Just tell them…
Primary schools have a huge part to play in Primary ITT – trainee teachers seem to be in schools much more than ever before and it stands to reason that if we don’t like what is happening then we should stand up and say so.
The problem seems to be that in Primary there is a culture of ‘just stay one step ahead of the children’ – especially in history or geography topics where the teacher may do it once every few years. Moving year groups or key stages just compounds this – the curriculum across these very different age groups has very different demands. Not to mention the fact that the whole thing changed three years ago with absolutely no support given for teachers to brush up on their own knowledge – European History study? Coding? The Americas? And don’t get me started on chikdren’s literature – I firmly believe that their should be a reading list of core children’s books. I don’t really care what is on it, I just think it should be encouraged and seen as standard behaviour.
My own experience of teacher training now, as a Head, is very different from when I trained. My institution did their own English, Maths and Science tests. I remember talking about how to help children learn times tables by rote – how powerful chanting could be for memorising poetry and getting the ‘feel’ of the rhythm. We spent a day learning about animal habitats – and then discussed how important it is to get the children writing up scientific study. I focussed on key stage 2 and my subject specialism was ICT (as it was) – and yes, we had a children’s book reading list. I had to do an ICT test – and was tasked with learning how to create, and edit, a video. This was the year before (I think) – the national skills test. I remember trialling them in some London office and receiving my first, and possibly, last, crisp £50 note.
There was an early a lesson observation (seared into my mind!) – where I was really pleased with the ‘activity’ and the ‘busy’ classroom. My tutor sat down with me after the lesson (poetry) – and asked me a very simple question – ‘but what did they actually learn?’ – this question sticks with me now. Another memorable lesson involved the properties of solids, liquids and glass. My year 2s could not get the concept of gas being ‘all around us’ – as I was teaching it. We had balloons, we had huge sheets of paper, we made aeroplanes but I was getting more and more frustrated trying to get the children to guess ‘what was in my head’. In the end, convinced that I was on some educational version of Candid Camera I asked my teacher mentor what she would have done. In another memorable quote she answered – ‘just tell them – tell them first and then ask them to explain how we know it is true.’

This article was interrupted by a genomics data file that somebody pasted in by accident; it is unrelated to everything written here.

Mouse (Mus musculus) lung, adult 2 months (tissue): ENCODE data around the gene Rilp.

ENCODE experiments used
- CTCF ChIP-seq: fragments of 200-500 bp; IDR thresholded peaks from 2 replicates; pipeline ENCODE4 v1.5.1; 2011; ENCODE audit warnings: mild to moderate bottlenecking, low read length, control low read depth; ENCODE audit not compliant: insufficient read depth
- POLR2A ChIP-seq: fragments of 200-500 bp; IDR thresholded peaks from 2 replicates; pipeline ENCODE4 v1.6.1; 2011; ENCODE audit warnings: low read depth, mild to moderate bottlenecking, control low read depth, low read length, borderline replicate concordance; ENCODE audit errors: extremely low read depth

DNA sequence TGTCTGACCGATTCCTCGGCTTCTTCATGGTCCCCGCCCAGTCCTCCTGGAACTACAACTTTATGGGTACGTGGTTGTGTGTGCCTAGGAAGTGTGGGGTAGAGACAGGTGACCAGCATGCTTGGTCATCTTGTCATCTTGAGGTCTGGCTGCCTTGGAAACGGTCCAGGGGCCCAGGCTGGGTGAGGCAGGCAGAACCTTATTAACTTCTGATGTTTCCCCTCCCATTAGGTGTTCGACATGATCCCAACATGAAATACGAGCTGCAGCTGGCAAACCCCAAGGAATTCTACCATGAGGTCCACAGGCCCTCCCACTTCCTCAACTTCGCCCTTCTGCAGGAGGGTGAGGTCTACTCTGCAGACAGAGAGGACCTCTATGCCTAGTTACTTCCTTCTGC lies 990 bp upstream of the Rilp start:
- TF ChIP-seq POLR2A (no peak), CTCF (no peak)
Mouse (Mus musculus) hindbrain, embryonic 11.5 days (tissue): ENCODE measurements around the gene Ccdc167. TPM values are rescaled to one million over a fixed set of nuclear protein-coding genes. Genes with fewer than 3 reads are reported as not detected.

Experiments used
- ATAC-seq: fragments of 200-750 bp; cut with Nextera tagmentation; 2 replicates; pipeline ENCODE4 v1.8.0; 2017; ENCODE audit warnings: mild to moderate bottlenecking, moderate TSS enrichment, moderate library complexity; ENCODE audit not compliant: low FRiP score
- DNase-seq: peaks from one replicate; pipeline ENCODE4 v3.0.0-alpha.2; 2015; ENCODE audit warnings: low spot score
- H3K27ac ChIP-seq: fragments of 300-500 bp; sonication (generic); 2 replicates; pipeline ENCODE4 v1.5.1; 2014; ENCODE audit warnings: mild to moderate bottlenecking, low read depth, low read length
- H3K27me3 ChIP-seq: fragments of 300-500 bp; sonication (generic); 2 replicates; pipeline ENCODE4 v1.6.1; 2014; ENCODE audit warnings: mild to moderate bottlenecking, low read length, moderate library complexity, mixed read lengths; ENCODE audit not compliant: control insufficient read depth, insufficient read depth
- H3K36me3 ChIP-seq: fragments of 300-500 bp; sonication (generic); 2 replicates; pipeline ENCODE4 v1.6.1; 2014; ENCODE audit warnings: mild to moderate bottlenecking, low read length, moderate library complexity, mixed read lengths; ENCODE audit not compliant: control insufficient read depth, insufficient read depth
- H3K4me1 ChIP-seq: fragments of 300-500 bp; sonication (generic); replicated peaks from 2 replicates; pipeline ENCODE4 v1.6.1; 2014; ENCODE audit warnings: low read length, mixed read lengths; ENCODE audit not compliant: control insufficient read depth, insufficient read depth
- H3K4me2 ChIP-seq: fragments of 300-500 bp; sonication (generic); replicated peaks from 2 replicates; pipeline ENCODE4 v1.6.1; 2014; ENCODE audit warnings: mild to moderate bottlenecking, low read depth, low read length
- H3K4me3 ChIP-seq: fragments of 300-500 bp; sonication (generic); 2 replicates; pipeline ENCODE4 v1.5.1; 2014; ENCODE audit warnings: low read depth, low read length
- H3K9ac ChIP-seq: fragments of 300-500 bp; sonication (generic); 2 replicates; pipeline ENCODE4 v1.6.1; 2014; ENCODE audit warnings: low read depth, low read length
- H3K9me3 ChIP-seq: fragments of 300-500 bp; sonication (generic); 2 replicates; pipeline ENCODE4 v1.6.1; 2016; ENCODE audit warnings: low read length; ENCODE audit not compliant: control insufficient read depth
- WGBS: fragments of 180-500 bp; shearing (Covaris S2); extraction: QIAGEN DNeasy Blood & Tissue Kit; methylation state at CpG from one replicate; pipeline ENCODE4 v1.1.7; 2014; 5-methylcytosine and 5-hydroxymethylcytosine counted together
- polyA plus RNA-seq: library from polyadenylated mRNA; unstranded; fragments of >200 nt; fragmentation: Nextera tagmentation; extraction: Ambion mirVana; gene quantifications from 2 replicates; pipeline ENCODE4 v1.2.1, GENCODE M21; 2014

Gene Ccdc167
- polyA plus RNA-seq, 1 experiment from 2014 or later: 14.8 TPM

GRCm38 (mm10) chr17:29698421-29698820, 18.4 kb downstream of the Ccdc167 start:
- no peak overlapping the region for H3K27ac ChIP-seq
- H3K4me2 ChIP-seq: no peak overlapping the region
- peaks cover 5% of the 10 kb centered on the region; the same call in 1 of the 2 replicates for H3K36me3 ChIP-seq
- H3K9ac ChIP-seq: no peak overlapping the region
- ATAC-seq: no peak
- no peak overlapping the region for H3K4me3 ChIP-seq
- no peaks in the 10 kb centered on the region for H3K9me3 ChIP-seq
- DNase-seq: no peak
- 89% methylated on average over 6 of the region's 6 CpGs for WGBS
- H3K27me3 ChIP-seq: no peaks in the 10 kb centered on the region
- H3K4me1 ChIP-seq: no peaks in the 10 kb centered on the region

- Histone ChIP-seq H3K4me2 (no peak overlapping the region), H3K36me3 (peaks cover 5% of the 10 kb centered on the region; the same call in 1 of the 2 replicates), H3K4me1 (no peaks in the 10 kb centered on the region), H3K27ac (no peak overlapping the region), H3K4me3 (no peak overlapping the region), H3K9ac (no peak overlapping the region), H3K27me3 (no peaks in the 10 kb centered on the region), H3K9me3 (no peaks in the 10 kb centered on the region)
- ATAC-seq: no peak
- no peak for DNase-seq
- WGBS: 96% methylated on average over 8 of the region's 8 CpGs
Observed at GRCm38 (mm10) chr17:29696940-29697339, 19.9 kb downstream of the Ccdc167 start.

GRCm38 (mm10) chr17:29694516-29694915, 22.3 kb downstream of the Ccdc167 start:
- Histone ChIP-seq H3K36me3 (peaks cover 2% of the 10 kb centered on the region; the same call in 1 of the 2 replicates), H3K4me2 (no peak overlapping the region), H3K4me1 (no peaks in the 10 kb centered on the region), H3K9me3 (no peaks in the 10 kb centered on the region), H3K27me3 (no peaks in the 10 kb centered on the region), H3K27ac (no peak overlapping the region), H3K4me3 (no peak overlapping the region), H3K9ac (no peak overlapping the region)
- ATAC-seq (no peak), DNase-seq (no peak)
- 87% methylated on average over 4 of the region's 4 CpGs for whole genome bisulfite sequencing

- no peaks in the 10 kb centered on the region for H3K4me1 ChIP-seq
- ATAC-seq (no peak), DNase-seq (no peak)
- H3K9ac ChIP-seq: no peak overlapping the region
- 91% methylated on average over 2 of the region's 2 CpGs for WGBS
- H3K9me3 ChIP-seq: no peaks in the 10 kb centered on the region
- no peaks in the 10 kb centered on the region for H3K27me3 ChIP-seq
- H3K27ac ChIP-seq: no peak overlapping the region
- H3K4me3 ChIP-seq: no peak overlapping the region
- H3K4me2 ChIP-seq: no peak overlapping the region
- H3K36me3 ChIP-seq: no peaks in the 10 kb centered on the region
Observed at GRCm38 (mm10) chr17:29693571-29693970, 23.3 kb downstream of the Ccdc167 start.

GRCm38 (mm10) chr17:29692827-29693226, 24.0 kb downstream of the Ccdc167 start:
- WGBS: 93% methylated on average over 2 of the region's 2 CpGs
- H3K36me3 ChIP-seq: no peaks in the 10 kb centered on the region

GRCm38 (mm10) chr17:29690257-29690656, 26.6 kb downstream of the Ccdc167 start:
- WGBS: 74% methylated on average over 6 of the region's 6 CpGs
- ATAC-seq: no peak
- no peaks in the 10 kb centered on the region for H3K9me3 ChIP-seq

Now, when trainees are ‘school based’ – there is a danger that school leaderships value the trainee who can control the class, who can please parents and who keeps the children smiling. The VAK culture – where teachers have to ensure they are hitting the needs of all learners means that our trainees are at the whim of their current class and their current leadership team. Unmanageable workloads and expectations of ‘cover’ will not help trainees. A school that ‘grows their own’ purely for fast track leadership will not sustain our system. I’m not against these systems, I just want to make sure we keep an open mind about the role of other institutions that have grown up recently.
We need to value what our profession actually does – educate.
The quality of teacher training is very patchy – and will always have an element of subjectivity – but it is right to be under the microscope like this. Those providing the training have a duty of care to their trainees and ensuring that the job is manageable is one of them. ITT providers should be able to challenge the demands of SLT in schools, should be a able to share the latest thinking with the schools without throwing out everything else that works. Universities sadly seem not to do this. Certainly in my time as a school leader none of the tutors have ever engaged me in professional debate about why I do things in my classroom. ITT should be about time to reflect, yes, but also time to study what has gone before and debate choices.
I’m enjoying this current debate – there won’t be one right answer – but let’s ensure that ITT provides our teachers with everything they need to teach. Schools systems will change and children will change – but at the heart of what we do is ensuring our children are actually learning and our teachers can teach.